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At IOP Forum, Harvard Celebrates 150th Birthday of Civil Rights Icon William Monroe Trotter

Cornell William Brooks, a Harvard Kennedy School professor and director of the William Monroe Trotter Collaborative, spoke at a Thursday IOP Forum celebrating Trotter's 150th birthday.
Cornell William Brooks, a Harvard Kennedy School professor and director of the William Monroe Trotter Collaborative, spoke at a Thursday IOP Forum celebrating Trotter's 150th birthday. By Caroline Allen
By Danish Bajwa and Srija Vem, Contributing Writers

In celebration of the 150th birthday of civil rights activist William Monroe Trotter, Class of 1895, University President Lawrence S. Bacow, historian Keisha N. Blain, and family members of Trotter spoke at an IOP forum Thursday.

The event, titled “Reimagining Our Radical Roots,” was co-hosted by the Center for Public Leadership’s William Monroe Trotter Collaborative for Social Justice. The forum marked the opening of a two-day celebration of Trotter, the first African American Phi Beta Kappa graduate of Harvard and founder of the Niagara movement.

Following opening remarks by Trotter Social Justice Collaborative Director Cornell William Brooks, Bacow addressed the forum, connecting the celebration to modern events.

“It’s a special day because we celebrate [Trotter’s] life. But it’s also a special day because of what happened today,” he said. “Because of the life of another Harvard graduate — not a Harvard man, a Harvard woman — Ketanji Brown Jackson, confirmed as a justice of the United States Supreme Court.”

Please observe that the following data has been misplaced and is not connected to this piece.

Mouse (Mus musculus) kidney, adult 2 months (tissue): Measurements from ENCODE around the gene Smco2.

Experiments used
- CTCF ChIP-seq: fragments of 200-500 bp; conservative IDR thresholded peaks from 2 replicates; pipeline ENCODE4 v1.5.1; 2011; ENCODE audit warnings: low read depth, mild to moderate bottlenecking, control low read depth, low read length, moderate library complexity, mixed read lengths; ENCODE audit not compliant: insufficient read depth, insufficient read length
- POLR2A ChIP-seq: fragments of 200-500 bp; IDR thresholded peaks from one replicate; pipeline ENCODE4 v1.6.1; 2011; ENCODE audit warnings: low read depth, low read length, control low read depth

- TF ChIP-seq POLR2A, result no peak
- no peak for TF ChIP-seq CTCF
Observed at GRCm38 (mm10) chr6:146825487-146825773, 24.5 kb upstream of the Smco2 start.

Bacow also read aloud from an essay Trotter wrote for his 30th Harvard reunion. In the essay, Trotter narrates his experiences working to advance civil rights and social justice.

“I will tell you that is a glimpse of a life truly devoted to Veritas, truly devoted to truth — a life truly devoted to social justice,” Bacow said of Trotter. “He was an extraordinary man, and he was a Harvard man — a person of outstanding talent that we proudly claim as one of our own.”

Tokya E. Dammond, a family member of Trotter, said in an interview after the event that he appreciated Bacow’s inclusion of the letter.

“I think that, to us, was the most valuable part of his speech, and I thank him very much for that,” Dammond said.

The event featured a panel with other members of the Trotter family, including civil rights activist Peggy Trotter Dammond Preacely, journalist Mary Ellen Butler, filmmaker and producer Lalou Trotter Dammond, Asian Pacific Consortium in Employment member Christopher Trotter Day, and student activist Skylar Aldridge.

In a keynote address, Blain recounted how Trotter was inspired to champion civil rights after witnessing a white barber in Cambridge refuse to serve a Black Harvard student. She also explained how Trotter went on to found the Boston Guardian, a newspaper she called “an important element of Black radical activism.”

Blain lauded Trotter for working to hold former President Woodrow Wilson accountable. After criticizing the president’s “role in deepening” racial inequality, Trotter was barred from future meetings with Wilson, she said.

“Trotter’s actions expressed an unwavering commitment to racial justice,” Blain said. “Trotter used his seat at the table to attack the root of the problem by calling out the hypocrisy of a president who didn’t mind securing the votes of Black Americans as long as he didn’t actually have to do anything to improve conditions for Black Americans.”

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